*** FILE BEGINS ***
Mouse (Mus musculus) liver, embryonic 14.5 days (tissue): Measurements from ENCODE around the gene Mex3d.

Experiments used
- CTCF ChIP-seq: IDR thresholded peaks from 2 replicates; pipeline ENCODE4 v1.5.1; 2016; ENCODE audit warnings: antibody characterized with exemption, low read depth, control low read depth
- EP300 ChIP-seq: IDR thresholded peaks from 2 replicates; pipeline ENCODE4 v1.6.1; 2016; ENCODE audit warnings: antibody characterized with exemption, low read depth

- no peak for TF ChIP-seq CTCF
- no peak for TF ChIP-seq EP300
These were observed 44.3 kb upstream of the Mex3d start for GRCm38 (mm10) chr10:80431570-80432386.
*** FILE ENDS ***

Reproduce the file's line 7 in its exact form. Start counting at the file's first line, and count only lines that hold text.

These were observed 44.3 kb upstream of the Mex3d start for GRCm38 (mm10) chr10:80431570-80432386.